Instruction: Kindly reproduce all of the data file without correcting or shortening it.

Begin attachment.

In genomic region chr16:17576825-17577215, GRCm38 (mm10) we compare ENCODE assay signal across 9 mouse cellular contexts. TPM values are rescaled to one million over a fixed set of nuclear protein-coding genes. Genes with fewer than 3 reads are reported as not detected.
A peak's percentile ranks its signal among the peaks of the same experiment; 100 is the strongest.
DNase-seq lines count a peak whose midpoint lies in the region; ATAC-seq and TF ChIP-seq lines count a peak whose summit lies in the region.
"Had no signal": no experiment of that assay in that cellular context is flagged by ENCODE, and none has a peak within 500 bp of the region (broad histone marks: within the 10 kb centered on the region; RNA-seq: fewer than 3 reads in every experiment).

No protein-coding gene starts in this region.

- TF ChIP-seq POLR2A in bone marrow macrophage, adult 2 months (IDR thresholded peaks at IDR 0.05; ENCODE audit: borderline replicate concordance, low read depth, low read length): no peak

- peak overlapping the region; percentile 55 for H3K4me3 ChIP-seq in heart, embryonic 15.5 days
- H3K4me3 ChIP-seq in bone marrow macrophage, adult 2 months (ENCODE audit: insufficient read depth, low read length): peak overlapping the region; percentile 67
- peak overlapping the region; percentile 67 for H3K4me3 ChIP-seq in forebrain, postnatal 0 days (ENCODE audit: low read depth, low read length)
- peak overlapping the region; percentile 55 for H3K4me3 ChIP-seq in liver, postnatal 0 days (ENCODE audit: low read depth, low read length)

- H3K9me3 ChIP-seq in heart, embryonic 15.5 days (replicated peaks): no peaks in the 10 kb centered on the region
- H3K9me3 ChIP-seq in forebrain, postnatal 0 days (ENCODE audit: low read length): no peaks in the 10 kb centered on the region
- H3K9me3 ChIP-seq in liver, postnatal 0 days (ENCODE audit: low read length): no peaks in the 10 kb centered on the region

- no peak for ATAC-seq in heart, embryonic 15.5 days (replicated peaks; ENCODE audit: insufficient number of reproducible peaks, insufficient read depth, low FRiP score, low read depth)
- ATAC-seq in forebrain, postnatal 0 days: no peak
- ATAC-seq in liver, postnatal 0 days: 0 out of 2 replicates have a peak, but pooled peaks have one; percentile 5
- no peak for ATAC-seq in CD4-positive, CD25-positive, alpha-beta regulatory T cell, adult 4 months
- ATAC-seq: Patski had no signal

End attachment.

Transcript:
In genomic region chr16:17576825-17577215, GRCm38 (mm10) we compare ENCODE assay signal across 9 mouse cellular contexts. TPM values are rescaled to one million over a fixed set of nuclear protein-coding genes. Genes with fewer than 3 reads are reported as not detected.
A peak's percentile ranks its signal among the peaks of the same experiment; 100 is the strongest.
DNase-seq lines count a peak whose midpoint lies in the region; ATAC-seq and TF ChIP-seq lines count a peak whose summit lies in the region.
"Had no signal": no experiment of that assay in that cellular context is flagged by ENCODE, and none has a peak within 500 bp of the region (broad histone marks: within the 10 kb centered on the region; RNA-seq: fewer than 3 reads in every experiment).

No protein-coding gene starts in this region.

- TF ChIP-seq POLR2A in bone marrow macrophage, adult 2 months (IDR thresholded peaks at IDR 0.05; ENCODE audit: borderline replicate concordance, low read depth, low read length): no peak

- peak overlapping the region; percentile 55 for H3K4me3 ChIP-seq in heart, embryonic 15.5 days
- H3K4me3 ChIP-seq in bone marrow macrophage, adult 2 months (ENCODE audit: insufficient read depth, low read length): peak overlapping the region; percentile 67
- peak overlapping the region; percentile 67 for H3K4me3 ChIP-seq in forebrain, postnatal 0 days (ENCODE audit: low read depth, low read length)
- peak overlapping the region; percentile 55 for H3K4me3 ChIP-seq in liver, postnatal 0 days (ENCODE audit: low read depth, low read length)

- H3K9me3 ChIP-seq in heart, embryonic 15.5 days (replicated peaks): no peaks in the 10 kb centered on the region
- H3K9me3 ChIP-seq in forebrain, postnatal 0 days (ENCODE audit: low read length): no peaks in the 10 kb centered on the region
- H3K9me3 ChIP-seq in liver, postnatal 0 days (ENCODE audit: low read length): no peaks in the 10 kb centered on the region

- no peak for ATAC-seq in heart, embryonic 15.5 days (replicated peaks; ENCODE audit: insufficient number of reproducible peaks, insufficient read depth, low FRiP score, low read depth)
- ATAC-seq in forebrain, postnatal 0 days: no peak
- ATAC-seq in liver, postnatal 0 days: 0 out of 2 replicates have a peak, but pooled peaks have one; percentile 5
- no peak for ATAC-seq in CD4-positive, CD25-positive, alpha-beta regulatory T cell, adult 4 months
- ATAC-seq: Patski had no signal